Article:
Hexaprotodon – Pygmy hippopotamus

Secrete a red substance through their skin to protect them from extreme sunlight, creating the myth that they sweat blood

A smaller and lesser-known relative of the common hippopotamus, it is a fascinating creature that calls the dense forests of West Africa its home. Unlike its larger cousin, the pygmy hippo leads a more terrestrial lifestyle, although it still relies heavily on water for hydration and skin protection.

Physically, the pygmy hippopotamus is distinctively smaller than the common hippopotamus, but it shares many of the same features, such as a barrel-shaped body, large mouth, and nearly hairless skin. Adult pygmy hippos typically weigh between 180 to 275 kilograms (400 to 600 pounds), a stark contrast to the up to 1,500 kilograms (3,300 pounds) of their larger counterparts. Their skin is adapted to live in water-rich environments, secreting a natural sunscreen that also acts as an antiseptic, protecting the animal from infections and sun damage.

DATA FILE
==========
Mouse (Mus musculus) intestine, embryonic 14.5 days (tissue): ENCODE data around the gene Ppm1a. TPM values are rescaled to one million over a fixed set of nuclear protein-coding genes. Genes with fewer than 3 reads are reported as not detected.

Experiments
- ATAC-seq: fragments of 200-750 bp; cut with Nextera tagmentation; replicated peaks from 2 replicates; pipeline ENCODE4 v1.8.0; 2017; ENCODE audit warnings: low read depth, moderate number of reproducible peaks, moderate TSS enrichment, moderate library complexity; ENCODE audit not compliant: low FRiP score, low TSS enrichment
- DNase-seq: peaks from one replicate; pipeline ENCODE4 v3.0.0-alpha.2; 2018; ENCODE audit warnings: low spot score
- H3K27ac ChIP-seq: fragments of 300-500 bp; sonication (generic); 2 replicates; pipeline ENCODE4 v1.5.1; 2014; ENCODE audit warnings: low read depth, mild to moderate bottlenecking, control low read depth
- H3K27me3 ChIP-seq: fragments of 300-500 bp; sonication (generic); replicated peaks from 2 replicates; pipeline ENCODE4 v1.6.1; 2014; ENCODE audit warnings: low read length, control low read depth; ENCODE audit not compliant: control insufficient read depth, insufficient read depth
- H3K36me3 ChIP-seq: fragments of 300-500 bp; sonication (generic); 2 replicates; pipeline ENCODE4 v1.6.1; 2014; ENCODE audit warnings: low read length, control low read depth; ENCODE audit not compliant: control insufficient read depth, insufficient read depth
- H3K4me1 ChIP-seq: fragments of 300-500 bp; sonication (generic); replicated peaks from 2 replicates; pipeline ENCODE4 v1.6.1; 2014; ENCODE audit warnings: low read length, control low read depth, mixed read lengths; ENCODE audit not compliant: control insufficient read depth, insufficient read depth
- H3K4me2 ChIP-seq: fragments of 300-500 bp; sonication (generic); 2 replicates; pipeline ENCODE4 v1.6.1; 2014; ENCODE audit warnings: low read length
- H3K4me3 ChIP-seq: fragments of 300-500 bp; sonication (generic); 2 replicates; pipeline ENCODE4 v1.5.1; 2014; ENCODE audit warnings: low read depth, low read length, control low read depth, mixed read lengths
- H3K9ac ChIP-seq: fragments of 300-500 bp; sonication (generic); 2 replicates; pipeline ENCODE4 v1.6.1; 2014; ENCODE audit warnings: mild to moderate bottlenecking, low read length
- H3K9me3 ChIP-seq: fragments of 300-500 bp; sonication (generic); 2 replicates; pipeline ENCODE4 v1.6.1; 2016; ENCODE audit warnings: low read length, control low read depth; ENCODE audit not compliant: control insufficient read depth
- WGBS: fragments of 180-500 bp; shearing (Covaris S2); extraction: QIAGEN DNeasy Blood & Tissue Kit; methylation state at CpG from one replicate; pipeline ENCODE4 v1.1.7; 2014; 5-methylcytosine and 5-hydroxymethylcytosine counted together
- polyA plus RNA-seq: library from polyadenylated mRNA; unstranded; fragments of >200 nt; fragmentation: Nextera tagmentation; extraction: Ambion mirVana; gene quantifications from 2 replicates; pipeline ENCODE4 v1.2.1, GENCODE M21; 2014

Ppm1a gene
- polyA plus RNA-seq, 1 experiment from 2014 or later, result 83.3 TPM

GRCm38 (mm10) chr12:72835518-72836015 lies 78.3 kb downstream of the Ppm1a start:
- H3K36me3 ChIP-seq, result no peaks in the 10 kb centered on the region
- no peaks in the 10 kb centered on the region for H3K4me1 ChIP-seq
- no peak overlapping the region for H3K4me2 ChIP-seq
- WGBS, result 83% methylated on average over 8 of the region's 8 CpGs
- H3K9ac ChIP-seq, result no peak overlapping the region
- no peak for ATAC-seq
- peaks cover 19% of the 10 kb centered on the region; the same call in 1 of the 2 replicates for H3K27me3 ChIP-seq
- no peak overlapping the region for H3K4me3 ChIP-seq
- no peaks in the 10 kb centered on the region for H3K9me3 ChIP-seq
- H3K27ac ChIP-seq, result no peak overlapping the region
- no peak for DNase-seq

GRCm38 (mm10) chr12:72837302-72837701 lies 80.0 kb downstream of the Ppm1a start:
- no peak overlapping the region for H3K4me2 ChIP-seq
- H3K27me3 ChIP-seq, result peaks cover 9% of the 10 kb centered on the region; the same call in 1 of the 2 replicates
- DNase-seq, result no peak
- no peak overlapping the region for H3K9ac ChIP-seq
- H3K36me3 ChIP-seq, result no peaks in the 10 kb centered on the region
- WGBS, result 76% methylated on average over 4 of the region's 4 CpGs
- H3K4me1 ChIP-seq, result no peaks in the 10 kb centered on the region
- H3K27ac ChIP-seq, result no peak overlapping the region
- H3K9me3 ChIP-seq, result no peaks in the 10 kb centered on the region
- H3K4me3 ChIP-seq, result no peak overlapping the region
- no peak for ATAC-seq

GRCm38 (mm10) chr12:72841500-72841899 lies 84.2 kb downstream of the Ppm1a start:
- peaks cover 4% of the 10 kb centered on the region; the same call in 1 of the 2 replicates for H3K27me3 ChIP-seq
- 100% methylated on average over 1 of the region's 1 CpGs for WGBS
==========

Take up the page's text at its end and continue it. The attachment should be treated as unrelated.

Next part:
The behavior of the pygmy hippopotamus is marked by its nocturnal activity patterns. These animals are solitary by nature, spending the day hidden in the dense vegetation of their forest habitat and emerging at night to feed. Their diet consists primarily of ferns, broad-leaved plants, fruits, and other vegetation found in the forest, contributing to their role as seed dispersers and influencers of vegetation patterns in their ecosystem.

The habitat of the pygmy hippopotamus is restricted to the tropical forests of West Africa, including countries such as Liberia, Sierra Leone, Guinea, and Ivory Coast. These environments provide the dense cover and water sources that pygmy hippos require for survival. However, the very specificity of their habitat needs makes them particularly vulnerable to environmental changes and human activities.

Conservation efforts for the pygmy hippopotamus are urgently needed. With an estimated population of less than 3,000 individuals, the species has been classified as Endangered by the International Union for Conservation of Nature (IUCN).